Targeted disruption of acf gene. (A) Mouse acf gene and targeting vector. Upon homologous recombination of the 5′ and 3′ arms of the targeting vector with the acf locus (top), the exon 2 is replaced by the coding sequence of GFP and a ...

Protein and RNA extraction and analysis.

Tissues were flash frozen in liquid nitrogen and stored at −80°C until used. Protein concentrations were determined (Bio-Rad protein assay) on tissue extracts prior to Western blotting. RNA was isolated using TRIzol (Invitrogen) and 2 μg of DNase-treated RNA used for primer extension analysis of apoB RNA editing and quantitative and semiquantitative reverse transcription (RT)-PCR analysis (7). Real-time quantitative PCRs were performed with an ABI Prism7000 instrument (Applied Biosystems) by use of SYBR Green Master Mix according to the manufacturer's instructions, and mRNA abundance was determined by normalization to the glyceraldehyde-3-phosphate dehydrogenase (GAPDH) level in each sample. PCR primers were as follows: ACF (5′-GCCAGAATCCTGCAATCCA-3′ and 5′-AGCATACCTCTTCGCTTCATCC-3′) and GAPDH (5′-TGTGTCCGTCGTGGATCTGA-3′ and 5′-CCTGCTTCACCACCTTCTTGA-3′). The distribution of ACF mRNA in mouse tissues was assessed by semiquantitative RT-PCR amplification using the following primers: ACF Fwd Ex2 (5′-ATGGAATCAAATCACAATCCGGGGATGG-3′) and antisenseEx7 (5′-CTGGCAGCAGCCTCCGCCTAGCCATGGCGG-3′). To improve the detection of spliced variants in the tissue survey, PCR was performed using [α-32P]dCTP (3,000 Ci/mmol, 3 μCi/reaction, NEN) as previously described (14). The primers were VBACF17 (5′-CAGCAATTCCCAGTCTTCATTTCC-3′) and VBACF18 (5′-CCCAGGTAAAATGTCATAGAGTTTG-3′). The PCR products were resolved on an 8% polyacrylamide gel electrophoresis (PAGE) gel and analyzed by phosphorimaging. For analysis of promiscuous hyperediting of apoB RNA, a 317-bp sequence of apoB RNA was amplified using primers ND1 (5′-ATCTGACTGGGAGAGACAAGTAGC-3′) and mLiver hypered.rev (5′-CAACAAATAAATAGAGATTATGG-3′). The PCR products were subcloned into PCR-Script (Stratagene) according to the manufacturer's protocol. Ten clones were randomly selected for plasmid DNA isolation and sequencing using an automated sequencer and T3 primer.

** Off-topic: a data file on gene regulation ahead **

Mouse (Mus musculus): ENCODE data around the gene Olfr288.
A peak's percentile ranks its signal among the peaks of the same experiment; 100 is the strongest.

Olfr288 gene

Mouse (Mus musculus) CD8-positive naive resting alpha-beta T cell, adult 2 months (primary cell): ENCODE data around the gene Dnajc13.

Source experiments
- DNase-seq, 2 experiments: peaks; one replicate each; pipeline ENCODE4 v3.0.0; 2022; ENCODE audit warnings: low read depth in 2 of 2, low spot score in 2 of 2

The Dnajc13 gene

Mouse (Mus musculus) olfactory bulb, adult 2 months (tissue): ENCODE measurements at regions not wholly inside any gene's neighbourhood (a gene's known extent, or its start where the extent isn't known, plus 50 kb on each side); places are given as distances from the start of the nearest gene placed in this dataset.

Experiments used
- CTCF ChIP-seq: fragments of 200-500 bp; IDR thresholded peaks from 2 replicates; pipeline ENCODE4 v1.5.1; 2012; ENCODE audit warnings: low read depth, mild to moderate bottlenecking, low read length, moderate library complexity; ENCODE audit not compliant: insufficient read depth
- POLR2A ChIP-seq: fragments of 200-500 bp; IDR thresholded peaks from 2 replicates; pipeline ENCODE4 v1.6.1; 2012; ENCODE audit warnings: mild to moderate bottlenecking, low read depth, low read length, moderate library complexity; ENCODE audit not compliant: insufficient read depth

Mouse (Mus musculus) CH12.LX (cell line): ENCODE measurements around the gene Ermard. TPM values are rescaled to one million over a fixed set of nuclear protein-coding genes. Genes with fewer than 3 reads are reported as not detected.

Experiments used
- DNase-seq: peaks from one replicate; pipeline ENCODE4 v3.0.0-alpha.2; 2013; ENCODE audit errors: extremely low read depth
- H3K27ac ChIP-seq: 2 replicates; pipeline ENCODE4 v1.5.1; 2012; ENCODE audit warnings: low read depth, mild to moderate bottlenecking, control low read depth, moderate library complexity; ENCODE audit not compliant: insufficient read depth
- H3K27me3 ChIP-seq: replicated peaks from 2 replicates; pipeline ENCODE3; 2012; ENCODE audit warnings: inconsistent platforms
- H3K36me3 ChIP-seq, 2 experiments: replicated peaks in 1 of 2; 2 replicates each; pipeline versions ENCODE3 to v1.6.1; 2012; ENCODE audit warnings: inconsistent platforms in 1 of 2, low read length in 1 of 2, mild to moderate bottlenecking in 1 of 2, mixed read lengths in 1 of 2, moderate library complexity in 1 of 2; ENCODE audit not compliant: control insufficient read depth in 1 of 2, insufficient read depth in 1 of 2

siRNA silencing of ACF.

Small interfering (siRNA) oligonucleotides were selected following established parameters (11), and several candidate primers, both murine and human specific, were purchased from Dharmacon Research Inc. Rat hepatoma cells (McArdle7777; American Type Culture Collection), a rodent cell line known to express ACF (7, 32), and human hepatoma cells (HepG2) were grown to 40% confluence on coverslips and transfected with 100 nM ACF or control-scrambled siRNA oligonucleotides according to the manufacturer's instructions (Ambion). Forty-eight hours posttransfection, cells were fixed in 10% formalin (Sigma) and probed with a rabbit anti-caspase 3 (active form) antibody (Cell Signaling) followed by a probe with Cy3 secondary antibody (Jackson Immunoresearch). The nuclei were identified using 4′,6′-diamidino-2-phenylindole (DAPI) (1 mg/ml in phosphate-buffered saline). Silencing of ACF protein expression was also assessed by Western blotting of cell lysates from siRNA or scrambled oligonucleotide-transfected cells grown under identical conditions with a rabbit polyclonal ACF antibody (7).


Murine acf gene structure.